Research Article

A Comprehensive Study of Thermal Stress on Limestone Rocks

^{1}Abu Dhabi University, Chemical Engineering Department, P.O. Box 59911 Khalifa City, Abu Dhabi United Arab Emirates

^{2}Dalhousie University, Canada; Emertec R&D Ltd, Halifax, Canada

^{3}United Arab Emirates University, Chemical & Petroleum Engineering Department, P.O. Box 17172 Al-Ain City, United Arab Emirates

***Corresponding author:
Omar Chaalal**,
Abu Dhabi University,
Chemical Engineering Department,
P.O. Box 59911 Khalifa City,
Abu Dhabi, United Arab Emirates,
Tel: +971555423254,
E-mail: omar.chaalal@adu.ac.ae

**Received:** March 8, 2017
**Accepted:** April 5, 2017
**Published:** April 11, 2017

**Citation: ** Chaalal O, Islam MR, Zekri AY. A
Comprehensive Study of Thermal Stress on
Limestone Rocks. *Int J Petrochem Res.*
2017; 1(1): 19-25. doi: 10.18689/ijpr-1000105

**Copyright:** © 2017 The Author(s). This
work is licensed under a Creative Commons
Attribution 4.0 International License, which
permits unrestricted use, distribution, and
reproduction in any medium, provided the
original work is properly cited.

Abstract

Petroleum resources continue to dominate the energy sectors with no sign of a
decline. Petroleum reserves, however, are dwindling in view of fewer new discoveries
and increased production level. It is important to determine petroleum reserves
accurately in order to correctly forecast energy budget in the future.

The most commonly used methods to describe the fluid flow in oil reservoirs employ
constant rock properties. However, these methods are not applicable to reservoirs that
undergo changes in the rock properties due to variation in pore pressure. Common
characteristics of fractured reservoirs are sensitivity of permeability and porosity to
effective stress. The in-situ stress, in itself, can be of mechanical or thermal origin. The
thermal stress can be significant in thermal enhanced oil recovery schemes such as
injection of cold fluid in hot formation during water flooding or wastewater disposal, or
even during hydraulic fracturing.

Unfortunately, the most commonly literature review reveals that the research in this
area has been focused mainly on thermal recovery of heavy oil. Few investigation,
however, have been done on the onset and propagation of fractures under thermal
stress or mechanical stress. Consequently, this paper is devoted to investigate fracture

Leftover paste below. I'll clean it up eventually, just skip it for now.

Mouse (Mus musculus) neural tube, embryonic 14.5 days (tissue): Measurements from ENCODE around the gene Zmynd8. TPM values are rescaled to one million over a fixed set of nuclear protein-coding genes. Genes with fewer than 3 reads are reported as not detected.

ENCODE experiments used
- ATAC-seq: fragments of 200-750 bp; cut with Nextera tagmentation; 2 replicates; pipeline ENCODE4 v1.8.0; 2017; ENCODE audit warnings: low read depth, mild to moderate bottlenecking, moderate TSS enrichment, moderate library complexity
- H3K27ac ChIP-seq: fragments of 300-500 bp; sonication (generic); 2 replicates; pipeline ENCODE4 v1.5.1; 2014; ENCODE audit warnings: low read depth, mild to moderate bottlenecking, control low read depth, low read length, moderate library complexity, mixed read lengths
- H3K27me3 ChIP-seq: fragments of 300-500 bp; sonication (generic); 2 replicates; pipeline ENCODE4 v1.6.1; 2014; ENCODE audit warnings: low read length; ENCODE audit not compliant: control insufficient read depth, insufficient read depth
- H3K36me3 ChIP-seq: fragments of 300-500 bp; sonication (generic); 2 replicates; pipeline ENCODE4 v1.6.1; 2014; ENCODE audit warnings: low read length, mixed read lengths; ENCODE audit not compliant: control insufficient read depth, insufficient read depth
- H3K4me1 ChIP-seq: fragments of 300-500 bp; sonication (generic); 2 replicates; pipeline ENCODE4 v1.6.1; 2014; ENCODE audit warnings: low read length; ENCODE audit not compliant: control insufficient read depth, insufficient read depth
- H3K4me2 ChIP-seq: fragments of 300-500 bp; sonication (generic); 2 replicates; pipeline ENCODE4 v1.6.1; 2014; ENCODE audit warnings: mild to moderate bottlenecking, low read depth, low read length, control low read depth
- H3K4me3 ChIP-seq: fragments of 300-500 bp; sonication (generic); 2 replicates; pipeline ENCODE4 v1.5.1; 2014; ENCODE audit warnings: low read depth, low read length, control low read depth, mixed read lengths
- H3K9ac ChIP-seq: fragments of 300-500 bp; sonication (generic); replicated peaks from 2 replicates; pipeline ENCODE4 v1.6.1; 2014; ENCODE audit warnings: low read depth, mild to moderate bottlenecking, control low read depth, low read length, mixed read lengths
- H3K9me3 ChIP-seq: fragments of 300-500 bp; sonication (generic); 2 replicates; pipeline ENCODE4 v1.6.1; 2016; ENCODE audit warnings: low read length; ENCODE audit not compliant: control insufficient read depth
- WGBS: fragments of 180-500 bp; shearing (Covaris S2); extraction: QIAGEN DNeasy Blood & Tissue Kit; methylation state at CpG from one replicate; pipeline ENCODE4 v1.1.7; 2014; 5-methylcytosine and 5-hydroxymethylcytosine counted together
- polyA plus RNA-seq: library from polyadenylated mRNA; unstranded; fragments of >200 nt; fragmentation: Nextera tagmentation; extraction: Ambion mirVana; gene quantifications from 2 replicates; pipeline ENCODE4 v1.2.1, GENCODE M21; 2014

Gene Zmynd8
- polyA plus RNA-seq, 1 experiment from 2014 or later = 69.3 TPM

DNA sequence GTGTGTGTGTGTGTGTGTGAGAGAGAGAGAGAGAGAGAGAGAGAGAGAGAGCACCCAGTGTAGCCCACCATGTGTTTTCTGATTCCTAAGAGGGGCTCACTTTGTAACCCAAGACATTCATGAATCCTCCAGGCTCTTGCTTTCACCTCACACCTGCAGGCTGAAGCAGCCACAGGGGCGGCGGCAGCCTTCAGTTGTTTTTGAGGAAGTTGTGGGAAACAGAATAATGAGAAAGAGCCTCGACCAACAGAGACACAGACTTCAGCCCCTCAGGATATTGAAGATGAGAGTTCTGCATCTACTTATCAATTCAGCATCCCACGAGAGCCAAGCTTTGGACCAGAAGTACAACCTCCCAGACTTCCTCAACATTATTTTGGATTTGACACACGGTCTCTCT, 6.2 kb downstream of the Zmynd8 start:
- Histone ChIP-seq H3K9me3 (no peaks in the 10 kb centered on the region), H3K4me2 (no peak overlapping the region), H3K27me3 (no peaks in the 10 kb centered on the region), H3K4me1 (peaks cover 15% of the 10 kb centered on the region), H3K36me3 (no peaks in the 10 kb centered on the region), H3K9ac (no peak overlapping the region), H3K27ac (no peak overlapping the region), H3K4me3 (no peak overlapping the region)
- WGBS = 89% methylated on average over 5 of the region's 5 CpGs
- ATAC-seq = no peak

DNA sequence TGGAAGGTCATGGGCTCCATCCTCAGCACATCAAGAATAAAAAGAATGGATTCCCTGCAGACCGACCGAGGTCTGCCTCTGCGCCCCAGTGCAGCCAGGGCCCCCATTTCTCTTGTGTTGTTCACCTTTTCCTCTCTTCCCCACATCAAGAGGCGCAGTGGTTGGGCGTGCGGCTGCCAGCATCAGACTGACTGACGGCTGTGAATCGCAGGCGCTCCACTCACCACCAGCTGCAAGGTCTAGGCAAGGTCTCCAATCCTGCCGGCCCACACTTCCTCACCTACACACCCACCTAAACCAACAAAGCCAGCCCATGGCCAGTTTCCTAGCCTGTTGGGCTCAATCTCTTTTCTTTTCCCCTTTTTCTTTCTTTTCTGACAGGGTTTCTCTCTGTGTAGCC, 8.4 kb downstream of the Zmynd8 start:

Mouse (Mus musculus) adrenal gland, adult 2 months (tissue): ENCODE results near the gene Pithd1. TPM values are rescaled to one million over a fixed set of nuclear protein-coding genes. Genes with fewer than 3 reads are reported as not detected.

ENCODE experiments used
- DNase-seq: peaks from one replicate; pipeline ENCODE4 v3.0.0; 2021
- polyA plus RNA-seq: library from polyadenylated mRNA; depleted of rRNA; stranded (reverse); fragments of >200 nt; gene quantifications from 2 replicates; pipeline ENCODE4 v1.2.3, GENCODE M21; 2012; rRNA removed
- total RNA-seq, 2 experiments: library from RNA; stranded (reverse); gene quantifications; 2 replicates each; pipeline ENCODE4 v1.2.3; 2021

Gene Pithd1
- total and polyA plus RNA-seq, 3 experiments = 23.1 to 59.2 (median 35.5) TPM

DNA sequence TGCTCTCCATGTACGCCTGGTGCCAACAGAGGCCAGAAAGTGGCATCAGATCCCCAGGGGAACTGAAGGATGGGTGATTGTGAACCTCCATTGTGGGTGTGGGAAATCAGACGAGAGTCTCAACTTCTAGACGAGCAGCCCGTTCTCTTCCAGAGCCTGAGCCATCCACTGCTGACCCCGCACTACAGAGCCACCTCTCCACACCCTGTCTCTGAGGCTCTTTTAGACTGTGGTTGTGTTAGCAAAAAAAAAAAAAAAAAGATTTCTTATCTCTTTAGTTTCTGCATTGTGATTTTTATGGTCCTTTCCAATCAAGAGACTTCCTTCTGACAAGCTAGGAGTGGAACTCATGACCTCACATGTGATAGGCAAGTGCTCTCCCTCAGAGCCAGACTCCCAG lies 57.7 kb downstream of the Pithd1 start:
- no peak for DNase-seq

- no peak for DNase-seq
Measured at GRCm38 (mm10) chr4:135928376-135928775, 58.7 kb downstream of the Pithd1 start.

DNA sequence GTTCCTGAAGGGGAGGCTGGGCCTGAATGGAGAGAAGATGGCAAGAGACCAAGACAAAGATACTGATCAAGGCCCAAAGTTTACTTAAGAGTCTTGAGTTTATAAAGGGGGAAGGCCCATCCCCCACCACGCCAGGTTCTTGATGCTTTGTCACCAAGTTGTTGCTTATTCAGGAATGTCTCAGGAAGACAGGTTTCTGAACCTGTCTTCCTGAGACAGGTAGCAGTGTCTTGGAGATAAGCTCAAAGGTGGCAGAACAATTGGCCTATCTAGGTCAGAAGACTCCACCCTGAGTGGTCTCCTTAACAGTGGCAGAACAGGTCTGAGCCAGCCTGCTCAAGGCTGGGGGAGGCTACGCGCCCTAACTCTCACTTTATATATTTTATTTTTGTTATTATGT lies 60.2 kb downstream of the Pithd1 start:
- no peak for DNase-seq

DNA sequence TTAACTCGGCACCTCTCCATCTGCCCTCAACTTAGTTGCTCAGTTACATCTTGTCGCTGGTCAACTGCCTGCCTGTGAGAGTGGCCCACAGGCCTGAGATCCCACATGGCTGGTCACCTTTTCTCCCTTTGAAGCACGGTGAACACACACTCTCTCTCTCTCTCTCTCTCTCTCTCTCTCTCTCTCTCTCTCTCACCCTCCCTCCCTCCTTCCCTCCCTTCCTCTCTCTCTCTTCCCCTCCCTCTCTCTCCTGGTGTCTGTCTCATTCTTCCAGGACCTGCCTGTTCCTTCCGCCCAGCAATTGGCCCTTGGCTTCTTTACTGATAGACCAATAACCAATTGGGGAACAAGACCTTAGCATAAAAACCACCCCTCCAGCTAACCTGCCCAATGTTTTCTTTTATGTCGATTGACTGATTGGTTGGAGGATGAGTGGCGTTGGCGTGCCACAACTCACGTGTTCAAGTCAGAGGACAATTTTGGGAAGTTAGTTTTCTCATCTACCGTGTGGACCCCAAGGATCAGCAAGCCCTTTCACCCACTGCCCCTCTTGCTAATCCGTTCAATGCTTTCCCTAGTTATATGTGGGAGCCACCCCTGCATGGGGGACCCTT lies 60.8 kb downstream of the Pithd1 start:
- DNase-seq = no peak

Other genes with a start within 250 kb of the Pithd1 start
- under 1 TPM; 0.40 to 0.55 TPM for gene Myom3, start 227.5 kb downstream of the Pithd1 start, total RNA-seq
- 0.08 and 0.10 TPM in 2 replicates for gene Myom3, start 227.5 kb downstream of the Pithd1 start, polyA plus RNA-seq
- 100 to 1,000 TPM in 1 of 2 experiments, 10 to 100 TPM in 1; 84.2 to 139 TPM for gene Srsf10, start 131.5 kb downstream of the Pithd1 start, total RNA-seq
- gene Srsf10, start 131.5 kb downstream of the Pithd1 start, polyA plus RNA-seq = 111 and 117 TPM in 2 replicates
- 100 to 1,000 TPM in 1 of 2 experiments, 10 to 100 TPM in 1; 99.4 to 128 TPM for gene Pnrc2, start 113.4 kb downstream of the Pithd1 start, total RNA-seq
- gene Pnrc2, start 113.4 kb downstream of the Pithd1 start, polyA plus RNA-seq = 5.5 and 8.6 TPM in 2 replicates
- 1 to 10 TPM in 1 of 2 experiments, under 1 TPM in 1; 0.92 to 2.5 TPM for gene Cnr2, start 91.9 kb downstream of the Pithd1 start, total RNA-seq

development and propagation in carbonate formation under thermal and mechanical
stress. A series of experiments were ingeniously designed to study the effect of thermal
stress on fractured carbonate formation. Laboratory experiments were conducted to
determine stress-strain relationship and the time dependence taking in account fracture
formations and their propagation. A computer image analyzer was used to observe the
fracture/fissures distribution for various cases of thermal stress on carbonate rocks. The
role of thermal and mechanical stress in determining orientation and propagation of
fractures was also studied.

**Keywords:** Thermal stress Petroleum reserve, Strain, Carbonate rocks, fracture.

Introduction

Transient thermal stresses are of great importance in many applications that deal
with large temperature changes. Applications range from the field of microelectronic
processes to geothermal processes. In general thermal problems encountered in the
field of earth science involve a combination of a solid state and fluid state, whereas in
other fields thermal processes deal with microscopically homogenous structures (e.g.
manufacturing of mechanical devices).

The study of thermal stress in a homogeneous, isotropic
medium started decades ago [1-2] and most of the problems
encountered in this area are either amenable to analytical
solutions [3] or solved by means of perturbation approach [4].
However, if a body has anisotropic properties, it is more
complicated to predict the temperature field and the stresses;
numerical method appears to be the method of suitable
choice [5].

Wu [6] proposed three different methods to calculate
thermal stress. The first is an analytical method that involves an
exact solution similar to those encountered in elastic theory. The
second method uses the technique of approximations such as
the perturbation procedure. Finally, the third method uses
numerical techniques to solve the governing partial differential
equations.

Even though various forms of semi-analytical methods
have been proposed to alleviate the difficulty of large number
of grid blocks, numerical methods continue to be common in
determining the stress field of a body subjected to thermal
stresses. In these cases, the emphasis has been focused on the
thermal stress coupled with mechanical stress that originates
from pore pressure as well as overburden stress. Gai [7] (2004)
summarized some of the salient aspects of Geomechanics
modeling and highlighted the need of modeling thermal stress.

Ghassemi [8] showed that rock mechanics research and
improved technologies can impact areas related to in-situ
stress characterization, initiation and propagation of artificial
and natural fractures, and the effects of coupled hydro-thermochemo-
mechanical processes on fracture permeability and
induced seismicity. Recently, Ghassemi and Tarasovs [9]
investigated the development and propagation of system of
crack from a cooled wellbore, and secondary thermal cracks in
geothermal reservoir due to cold water injection is studied. The
extent of the thermal fractures and their spacing is estimated
using a combination of the real boundary integral equation
method for the temperature solution, and the complex variable
boundary integral equation for fracture propagation solution.
The results showed that the influence of thermal stress on
fractures and their propagation is considered for the problem
of sudden cooling of a rock half-space, injection/extraction
process in fractures, and cooling of a wellbore.

In a review article, Obembe [10] showed that the subject
of heat transfer in oil reservoirs has gained huge attention,
due to its diverse range of applications in petroleum reservoir
management and thermal recovery for enhanced oil recovery.

**Thermal Stress in a Petroleum Reservoir**